Can insolvent contractors seek the benefit of Security of Payment legislation?

May 10, 2018

The recent decision the Supreme Court of New South Wales in Seymour Whyte Constructions Pty Ltd v Ostwald Bros Pty Ltd (in liq); Ostwald Bros Pty Ltd (in liq) v Seymour Whyte Constructions Pty Ltd [2018] NSWSC 412 considered the extent to which Security of Payment legislation can be used by an insolvent contractor.

 

Seymour Whyte Constructions Pty Ltd (Seymour Whyte) entered into a contract with Ostwald Bros Ltd (now in liquidation) (Ostwald) as subcontractor, to perform road works on the Pacific Highway north of Grafton. Ostwald served on Seymour Whyte a payment claim for $6,351,066.08 pursuant to s 13 of the Building and Construction Industry Security of Payment Act 1999 (NSW) (the NSW SOP Act).  In response, Seymour Whyte served on Ostwald a payment schedule pursuant to s 14 of the NSW SOP Act which identified a ‘scheduled amount’ for the purposes of s 14(2)(b) of the Act (being the payment that Seymour Whyte then stated it proposed to make) of $2,505,237.58. Seymour Whyte failed to pay the scheduled amount, and Ostwald made an adjudication application under s 17(1)(a)(ii) of the NSW SOP Act.  However, prior to making the application, Seymour Whyte terminated the contract with Ostwald, and the day after termination, the directors of Oswald resolved to appoint administrators.  The Adjudicator subsequently issued an adjudication determination pursuant to s 22 of the NSW SOP Act that the amount due by Seymour Whyte to Ostwald was $5,074,218.27. Importantly, in the weeks that followed the adjudication determination, Ostwald’s creditors resolved to wind up Ostwald.

 

Seymour Whyte commenced proceedings seeking a declaration that the adjudication determination was void and a stay of any judgment arising from the filing by Ostwald of an adjudication certificate, on the basis that Ostwald was insolvent.

 

In concluding that the NSW SOP Act continued to apply even though Ostwald was in liquidation, Stevenson J held that:

 

  • there is nothing in the text to compel the conclusion that ‘undertake’ means not only to undertake to carry out construction work, but to ‘continue to perform such activities’; and

  • a person’s status as a ‘claimant’ does not depend on whether that person ‘undertook’, to carry out construction work. It depends, and depends only, on whether the person served a payment claim.

 

The judgment of Stevenson J provides authority for the proposition that a company in liquidation remains a ‘claimant’ under the NSW SOP Act, and can therefore seek the benefits of the Act. The decision is of particular significance as it creates a divergence between the position in this respect in New South Wales and Victoria, despite the legislation being in substantially the same terms. 

 

In Victoria, the position was addressed in Façade Treatment Engineering Pty Ltd (in liq) v Brookfield Multiplex Constructions Pty Ltd [2016] VSCA 247. In that case, the Court of Appeal held that a ‘claimant’ under the Building and Construction Industry Security of Payment Act 2002 (Vic) (the Vic SOP Act) was a person who had ‘undertaken to, and continued to, carry out construction work’. The Court reasoned that a company in liquidation cannot ‘carry out construction work and, therefore, could not fall within the meaning of the term ‘claimant’ for the purposes of the Vic SOP Act.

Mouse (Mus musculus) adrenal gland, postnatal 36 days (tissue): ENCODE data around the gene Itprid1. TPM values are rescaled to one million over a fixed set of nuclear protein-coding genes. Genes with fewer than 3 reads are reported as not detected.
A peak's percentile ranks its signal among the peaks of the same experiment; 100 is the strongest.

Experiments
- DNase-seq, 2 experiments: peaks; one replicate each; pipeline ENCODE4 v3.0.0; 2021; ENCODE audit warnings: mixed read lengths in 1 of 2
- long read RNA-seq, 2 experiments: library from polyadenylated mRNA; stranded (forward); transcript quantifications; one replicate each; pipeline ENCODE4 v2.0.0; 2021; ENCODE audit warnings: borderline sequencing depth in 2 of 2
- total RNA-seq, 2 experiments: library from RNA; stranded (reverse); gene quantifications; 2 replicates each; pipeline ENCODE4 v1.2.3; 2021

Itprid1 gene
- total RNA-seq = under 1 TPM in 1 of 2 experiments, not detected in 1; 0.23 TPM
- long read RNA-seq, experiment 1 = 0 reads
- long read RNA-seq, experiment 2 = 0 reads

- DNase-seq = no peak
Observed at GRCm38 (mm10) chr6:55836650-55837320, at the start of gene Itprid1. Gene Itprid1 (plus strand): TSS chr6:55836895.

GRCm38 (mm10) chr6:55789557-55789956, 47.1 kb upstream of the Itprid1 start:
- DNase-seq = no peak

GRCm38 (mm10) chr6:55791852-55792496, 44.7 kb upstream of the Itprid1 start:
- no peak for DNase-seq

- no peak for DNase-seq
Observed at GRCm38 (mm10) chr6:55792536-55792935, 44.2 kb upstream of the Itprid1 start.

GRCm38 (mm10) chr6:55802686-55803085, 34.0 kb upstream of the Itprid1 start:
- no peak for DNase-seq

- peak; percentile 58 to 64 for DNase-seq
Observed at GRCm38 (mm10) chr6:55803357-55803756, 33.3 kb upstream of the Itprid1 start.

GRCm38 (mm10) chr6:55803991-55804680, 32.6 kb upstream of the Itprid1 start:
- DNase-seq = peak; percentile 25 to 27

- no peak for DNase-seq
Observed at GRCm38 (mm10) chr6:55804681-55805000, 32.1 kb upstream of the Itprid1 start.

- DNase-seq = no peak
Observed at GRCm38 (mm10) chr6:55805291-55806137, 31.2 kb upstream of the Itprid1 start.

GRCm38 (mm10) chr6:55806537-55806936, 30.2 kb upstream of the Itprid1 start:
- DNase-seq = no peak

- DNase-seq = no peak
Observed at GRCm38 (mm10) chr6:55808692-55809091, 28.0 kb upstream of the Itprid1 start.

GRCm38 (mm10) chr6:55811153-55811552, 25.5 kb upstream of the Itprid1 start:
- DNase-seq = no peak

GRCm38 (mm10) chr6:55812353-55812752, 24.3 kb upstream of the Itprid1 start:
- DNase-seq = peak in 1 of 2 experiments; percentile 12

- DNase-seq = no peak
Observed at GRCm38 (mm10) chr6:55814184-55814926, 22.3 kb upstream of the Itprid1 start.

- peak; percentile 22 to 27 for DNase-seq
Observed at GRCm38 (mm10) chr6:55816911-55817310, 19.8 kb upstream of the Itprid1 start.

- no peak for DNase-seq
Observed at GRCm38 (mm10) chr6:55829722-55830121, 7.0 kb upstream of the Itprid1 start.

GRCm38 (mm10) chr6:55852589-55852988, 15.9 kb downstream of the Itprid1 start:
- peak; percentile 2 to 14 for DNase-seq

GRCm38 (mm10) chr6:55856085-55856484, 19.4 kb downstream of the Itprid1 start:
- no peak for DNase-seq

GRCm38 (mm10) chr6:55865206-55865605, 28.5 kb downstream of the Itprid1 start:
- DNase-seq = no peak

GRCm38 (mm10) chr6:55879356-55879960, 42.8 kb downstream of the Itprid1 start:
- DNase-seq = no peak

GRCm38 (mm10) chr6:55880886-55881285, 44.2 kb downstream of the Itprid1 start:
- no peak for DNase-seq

Notably, Stevenson J expressly considered the reasons of the Court of Appeal in Façade at length and rejected the decision as being ‘plainly wrong’.  In doing so, Stevenson J emphasised that, in his Honour’s view, the Victorian Supreme Court of Appeal had erred in its consideration of the text of the statute, in failing to have regard to the definition of ‘claimant’ in s 4 of the Act. This had, in Stevenson J’s view, led the Victorian Court to conclude that ‘claimant’ was defined in Vic SOP Act s 14 (NSW SOP Act s 13) which, in turn, led it to conclude that its interpretation of the word ‘undertaken’ in Vic SOP Act s 9 (NSW SOP Act s 8) was determinative of the question of who was a ‘claimant’.

 

There are good public policy arguments that provide support to both approaches:

 

  • On the one hand, in support of the Façade approach, the Security of Payment (SOP) legislation was introduced largely as a response to cash flow problems within the construction industry and was intended to create an ‘interim payment regime’.  To compel payment to a claimant in liquidation on the basis of an adjudicator’s determination would be to risk such payment being final in effect, rather than provisional as was intended by the Act.

  •  On the other hand, the approach adopted by Stevenson J could also be said to advance the overarching objective of SOP legislation. The risk of a subcontractor’s insolvency may just be a ‘necessary evil’ for the security of cash flow within the construction industry. Notably, the risk of a payment being ‘final in effect’ is already present in circumstances where there is nothing that prevents or protects against a claimant becoming insolvent the day after receiving payment on an interim basis.

 

Further clarification from the courts is required to determine which position will ultimately prevail.  In the meantime, parties to construction contracts should be cognisant that there is a real risk that insolvency may not be a bar to subcontractors seeking the benefit of SOP legislation, and consequent entitlements to payment. In this respect, the impact of this decision may extend beyond New South Wales, and to other jurisdictions adopting the ‘East Coast Model’ of SOP legislation.

 

The full decision can be found here.

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